This trip is the first extended beach touring that I’ve done on my Fatback aluminum 190, Otis. The Fatback handled the deep ruts from the 4 x 4 traffic pretty damn amazingly well…and the sand conditions were 95% rideable. I visited OBX the last few days of April and the first bit of May. That’s the very end of off-season. My bet is that this place is swamped all summer long. Crowds of sunbathers and fat bikes are probably a potential conflict, so if you plan to visit I would shoot for an off-season target. At the onset of this trip, the goal was to explore a new area of the country’s beach riding and camp out in some warmer weather. It took a few days, but on Ocracoke, I could say, “Mission Accomplished”! I started to relax and just get into a groove of riding, writing and relaxing! Island life was just what the doctor ordered.
When I was in the OBX I didn’t see another fat bike or fat bike tracks. All of the bike rental companies rent beach cruisers there. I expected fat bikes to be rare, but when I stopped at one of the shops in Nags Head, the guy behind the counter, told me that he didn’t think or believe that I could ride my bike on the sand. So it’s no wonder why they haven’t caught on, like they have up north. Somebody needs to send a demo fleet down there. Or maybe create a surf fishing fatty with an OBX rally package.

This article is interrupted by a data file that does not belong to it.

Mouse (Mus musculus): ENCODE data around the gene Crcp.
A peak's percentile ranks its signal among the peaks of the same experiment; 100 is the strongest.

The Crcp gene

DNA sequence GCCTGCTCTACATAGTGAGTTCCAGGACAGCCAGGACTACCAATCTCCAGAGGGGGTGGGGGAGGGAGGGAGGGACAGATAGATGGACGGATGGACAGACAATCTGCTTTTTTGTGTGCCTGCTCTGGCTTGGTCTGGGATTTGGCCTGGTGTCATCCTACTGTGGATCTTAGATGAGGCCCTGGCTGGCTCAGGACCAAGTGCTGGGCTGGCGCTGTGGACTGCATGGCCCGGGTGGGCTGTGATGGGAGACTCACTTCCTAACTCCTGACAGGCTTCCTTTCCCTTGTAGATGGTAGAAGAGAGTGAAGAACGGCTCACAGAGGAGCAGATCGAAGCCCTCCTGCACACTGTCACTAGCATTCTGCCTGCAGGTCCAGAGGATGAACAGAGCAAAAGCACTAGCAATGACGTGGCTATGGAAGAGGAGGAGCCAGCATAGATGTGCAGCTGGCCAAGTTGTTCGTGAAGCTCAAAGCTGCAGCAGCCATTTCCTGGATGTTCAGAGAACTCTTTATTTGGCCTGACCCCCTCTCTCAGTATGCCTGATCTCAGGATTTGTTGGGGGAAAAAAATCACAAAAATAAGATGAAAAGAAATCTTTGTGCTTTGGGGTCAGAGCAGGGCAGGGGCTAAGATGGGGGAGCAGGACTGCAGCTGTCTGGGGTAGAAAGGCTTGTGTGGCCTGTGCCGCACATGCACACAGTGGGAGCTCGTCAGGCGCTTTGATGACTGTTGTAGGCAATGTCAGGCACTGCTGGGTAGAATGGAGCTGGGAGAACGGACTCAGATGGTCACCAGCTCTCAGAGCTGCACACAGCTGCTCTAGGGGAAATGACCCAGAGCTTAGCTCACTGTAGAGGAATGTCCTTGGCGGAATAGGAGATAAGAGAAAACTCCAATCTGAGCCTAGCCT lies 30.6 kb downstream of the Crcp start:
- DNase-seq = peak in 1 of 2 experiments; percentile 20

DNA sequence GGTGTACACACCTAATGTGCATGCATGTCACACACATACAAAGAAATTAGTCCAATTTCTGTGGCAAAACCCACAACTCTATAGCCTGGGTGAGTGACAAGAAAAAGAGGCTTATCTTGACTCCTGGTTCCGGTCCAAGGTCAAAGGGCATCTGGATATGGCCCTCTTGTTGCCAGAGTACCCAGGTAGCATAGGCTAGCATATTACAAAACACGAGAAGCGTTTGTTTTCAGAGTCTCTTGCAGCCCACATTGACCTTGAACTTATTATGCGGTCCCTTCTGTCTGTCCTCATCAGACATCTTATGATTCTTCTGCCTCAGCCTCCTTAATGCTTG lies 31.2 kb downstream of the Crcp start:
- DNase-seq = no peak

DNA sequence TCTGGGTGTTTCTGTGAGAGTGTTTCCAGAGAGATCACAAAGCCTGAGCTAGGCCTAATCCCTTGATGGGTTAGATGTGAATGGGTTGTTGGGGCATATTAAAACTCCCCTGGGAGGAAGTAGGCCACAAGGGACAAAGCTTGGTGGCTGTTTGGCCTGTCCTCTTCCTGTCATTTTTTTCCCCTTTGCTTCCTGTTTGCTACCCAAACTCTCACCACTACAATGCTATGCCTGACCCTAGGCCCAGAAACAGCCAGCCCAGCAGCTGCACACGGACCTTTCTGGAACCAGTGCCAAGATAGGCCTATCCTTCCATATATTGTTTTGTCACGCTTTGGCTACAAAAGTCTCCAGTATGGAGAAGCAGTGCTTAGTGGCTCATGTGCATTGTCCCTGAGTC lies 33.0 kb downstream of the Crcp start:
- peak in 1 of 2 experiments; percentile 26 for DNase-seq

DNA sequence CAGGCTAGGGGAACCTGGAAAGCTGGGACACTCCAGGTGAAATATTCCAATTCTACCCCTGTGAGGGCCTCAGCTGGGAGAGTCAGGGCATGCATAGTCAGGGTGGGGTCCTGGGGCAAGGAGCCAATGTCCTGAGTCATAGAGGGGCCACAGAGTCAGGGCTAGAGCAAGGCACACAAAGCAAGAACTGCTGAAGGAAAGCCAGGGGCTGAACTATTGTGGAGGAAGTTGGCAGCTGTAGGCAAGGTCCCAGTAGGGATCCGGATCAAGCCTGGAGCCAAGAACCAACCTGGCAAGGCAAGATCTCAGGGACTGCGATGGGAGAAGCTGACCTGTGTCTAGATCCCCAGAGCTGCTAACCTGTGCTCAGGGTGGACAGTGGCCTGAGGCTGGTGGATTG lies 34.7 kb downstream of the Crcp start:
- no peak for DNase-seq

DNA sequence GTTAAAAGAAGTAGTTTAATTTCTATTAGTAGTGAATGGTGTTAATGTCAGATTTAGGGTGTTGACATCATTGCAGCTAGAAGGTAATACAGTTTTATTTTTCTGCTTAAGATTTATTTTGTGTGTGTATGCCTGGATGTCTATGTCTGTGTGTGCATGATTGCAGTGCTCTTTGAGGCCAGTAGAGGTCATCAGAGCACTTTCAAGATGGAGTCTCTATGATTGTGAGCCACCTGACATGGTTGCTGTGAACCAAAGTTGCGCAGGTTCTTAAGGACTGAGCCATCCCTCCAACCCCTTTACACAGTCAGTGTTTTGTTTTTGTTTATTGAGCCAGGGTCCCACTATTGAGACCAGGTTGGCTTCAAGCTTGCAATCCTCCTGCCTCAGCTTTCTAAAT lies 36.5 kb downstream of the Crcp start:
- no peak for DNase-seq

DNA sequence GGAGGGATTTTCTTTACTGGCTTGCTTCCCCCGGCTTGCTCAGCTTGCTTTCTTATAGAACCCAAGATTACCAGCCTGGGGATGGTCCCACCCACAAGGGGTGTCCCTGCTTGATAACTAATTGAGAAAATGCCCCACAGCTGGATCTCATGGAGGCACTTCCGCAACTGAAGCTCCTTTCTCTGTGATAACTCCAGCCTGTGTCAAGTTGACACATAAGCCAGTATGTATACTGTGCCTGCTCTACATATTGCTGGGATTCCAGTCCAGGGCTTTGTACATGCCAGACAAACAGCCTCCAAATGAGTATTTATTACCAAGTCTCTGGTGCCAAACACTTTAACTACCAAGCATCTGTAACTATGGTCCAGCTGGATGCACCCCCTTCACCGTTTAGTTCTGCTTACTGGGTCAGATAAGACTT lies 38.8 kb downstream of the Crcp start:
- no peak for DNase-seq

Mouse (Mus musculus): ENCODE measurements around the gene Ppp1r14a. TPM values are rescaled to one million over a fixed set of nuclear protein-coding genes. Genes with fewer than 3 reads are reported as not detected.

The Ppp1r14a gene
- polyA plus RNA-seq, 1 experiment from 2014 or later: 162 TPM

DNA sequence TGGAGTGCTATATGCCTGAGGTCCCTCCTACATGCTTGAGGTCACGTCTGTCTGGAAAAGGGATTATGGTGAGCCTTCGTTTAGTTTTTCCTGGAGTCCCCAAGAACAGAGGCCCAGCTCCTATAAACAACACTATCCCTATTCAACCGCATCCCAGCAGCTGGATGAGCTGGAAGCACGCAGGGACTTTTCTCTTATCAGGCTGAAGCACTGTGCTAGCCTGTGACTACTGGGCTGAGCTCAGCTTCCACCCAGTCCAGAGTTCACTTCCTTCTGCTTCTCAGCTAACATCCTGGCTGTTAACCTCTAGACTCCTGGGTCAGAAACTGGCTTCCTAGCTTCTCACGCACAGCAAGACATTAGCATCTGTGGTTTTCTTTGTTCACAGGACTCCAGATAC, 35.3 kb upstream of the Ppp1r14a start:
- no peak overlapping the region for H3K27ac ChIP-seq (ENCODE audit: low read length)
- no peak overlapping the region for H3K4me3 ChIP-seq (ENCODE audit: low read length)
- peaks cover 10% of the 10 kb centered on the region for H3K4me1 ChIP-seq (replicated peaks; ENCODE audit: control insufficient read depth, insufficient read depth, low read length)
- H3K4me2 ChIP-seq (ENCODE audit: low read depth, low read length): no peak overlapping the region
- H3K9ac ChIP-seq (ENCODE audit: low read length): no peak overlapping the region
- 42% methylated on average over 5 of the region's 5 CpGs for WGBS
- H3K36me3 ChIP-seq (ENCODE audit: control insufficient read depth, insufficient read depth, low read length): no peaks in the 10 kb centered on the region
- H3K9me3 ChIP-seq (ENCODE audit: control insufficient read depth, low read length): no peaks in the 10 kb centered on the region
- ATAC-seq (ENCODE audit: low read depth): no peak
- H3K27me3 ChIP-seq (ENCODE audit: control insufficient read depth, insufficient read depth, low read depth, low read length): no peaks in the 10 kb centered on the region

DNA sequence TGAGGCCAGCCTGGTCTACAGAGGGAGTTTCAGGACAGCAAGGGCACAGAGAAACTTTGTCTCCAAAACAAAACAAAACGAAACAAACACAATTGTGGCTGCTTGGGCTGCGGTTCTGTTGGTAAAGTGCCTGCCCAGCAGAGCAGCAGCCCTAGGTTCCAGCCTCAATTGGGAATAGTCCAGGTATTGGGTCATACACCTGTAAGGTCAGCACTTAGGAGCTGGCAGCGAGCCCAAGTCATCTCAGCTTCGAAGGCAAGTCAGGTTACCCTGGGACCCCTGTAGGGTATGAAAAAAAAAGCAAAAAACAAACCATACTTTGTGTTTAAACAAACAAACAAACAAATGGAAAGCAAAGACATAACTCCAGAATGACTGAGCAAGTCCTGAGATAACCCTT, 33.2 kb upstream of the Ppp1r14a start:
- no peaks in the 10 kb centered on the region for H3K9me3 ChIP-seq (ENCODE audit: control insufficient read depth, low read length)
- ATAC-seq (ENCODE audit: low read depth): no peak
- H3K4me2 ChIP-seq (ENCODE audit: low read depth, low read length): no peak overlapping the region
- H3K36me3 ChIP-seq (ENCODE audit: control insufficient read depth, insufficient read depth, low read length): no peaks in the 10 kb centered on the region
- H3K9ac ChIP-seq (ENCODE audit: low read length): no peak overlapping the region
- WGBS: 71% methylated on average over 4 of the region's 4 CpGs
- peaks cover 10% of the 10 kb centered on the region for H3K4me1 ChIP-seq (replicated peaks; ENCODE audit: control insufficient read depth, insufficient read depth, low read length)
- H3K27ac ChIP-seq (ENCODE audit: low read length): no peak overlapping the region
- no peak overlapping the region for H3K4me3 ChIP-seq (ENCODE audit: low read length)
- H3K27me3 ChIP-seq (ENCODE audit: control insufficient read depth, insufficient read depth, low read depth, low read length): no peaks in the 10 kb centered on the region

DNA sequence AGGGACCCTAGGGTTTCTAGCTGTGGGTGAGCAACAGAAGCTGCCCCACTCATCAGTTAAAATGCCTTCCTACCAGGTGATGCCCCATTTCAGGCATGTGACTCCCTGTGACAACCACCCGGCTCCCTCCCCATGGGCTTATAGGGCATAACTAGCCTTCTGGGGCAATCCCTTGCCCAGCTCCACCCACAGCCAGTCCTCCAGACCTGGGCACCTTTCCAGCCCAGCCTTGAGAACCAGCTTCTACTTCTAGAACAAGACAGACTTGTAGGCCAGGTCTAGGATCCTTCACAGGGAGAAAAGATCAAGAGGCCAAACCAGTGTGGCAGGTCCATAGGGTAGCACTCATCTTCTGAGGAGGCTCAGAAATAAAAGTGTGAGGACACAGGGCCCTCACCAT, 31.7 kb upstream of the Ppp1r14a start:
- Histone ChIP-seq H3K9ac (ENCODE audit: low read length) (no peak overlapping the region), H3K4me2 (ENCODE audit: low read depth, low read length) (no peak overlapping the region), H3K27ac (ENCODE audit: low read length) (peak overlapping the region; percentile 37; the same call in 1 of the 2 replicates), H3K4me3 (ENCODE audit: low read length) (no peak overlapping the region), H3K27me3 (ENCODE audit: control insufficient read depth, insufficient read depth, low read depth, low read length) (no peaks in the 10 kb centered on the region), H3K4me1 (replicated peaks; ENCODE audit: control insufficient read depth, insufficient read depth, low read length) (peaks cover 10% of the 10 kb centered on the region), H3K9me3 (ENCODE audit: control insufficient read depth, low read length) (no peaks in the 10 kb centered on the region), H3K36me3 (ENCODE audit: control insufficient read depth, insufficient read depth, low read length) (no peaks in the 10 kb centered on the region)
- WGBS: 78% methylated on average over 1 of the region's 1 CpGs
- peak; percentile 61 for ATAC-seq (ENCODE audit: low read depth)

Once I started to get the lay of the land on Ocracoke, I rode my fat bike down the beach, to the bike path – back to the beach around an oyster catcher nesting closure – and in a couple of miles came out onto the beach amphitheater that forms at the end of Ocracoke Island. A few surf fisher peoples had also sought the end of lands. From this last sandy shoal, you can see Blackbeard’s old hideout over on the North Core Banks near a ghost town called Portsmouth. Most of the couple of square miles of beach at the end of Ocracoke is literally roped off for our avian friends, the black skimmer and my favorite, the piping plover. Way out, very near the tip, I started to see larger fist sized shells that appeared to be all in one piece, so I swung about and circled back to see if I could find some treasure. One of the things that I really like about beach riding, at home in the Great Lakes, is the rock collecting that goes naturally with the riding. In the OBX, I just traded rocks for seashells. Most of the shells are broken or plain clam, limpid or oyster shells. I was on the hunt for a welk or scottish bonnet….. and lo and behold, when I circled back I saw the spiral shape that I was shopping for…..but it was broken. However, very nearby, was a near perfect specimen. Well done: with my mission complete, I retreated back to camp via the beach and the road and then the path and then finally the beach and an ice cold can of Coors banquet!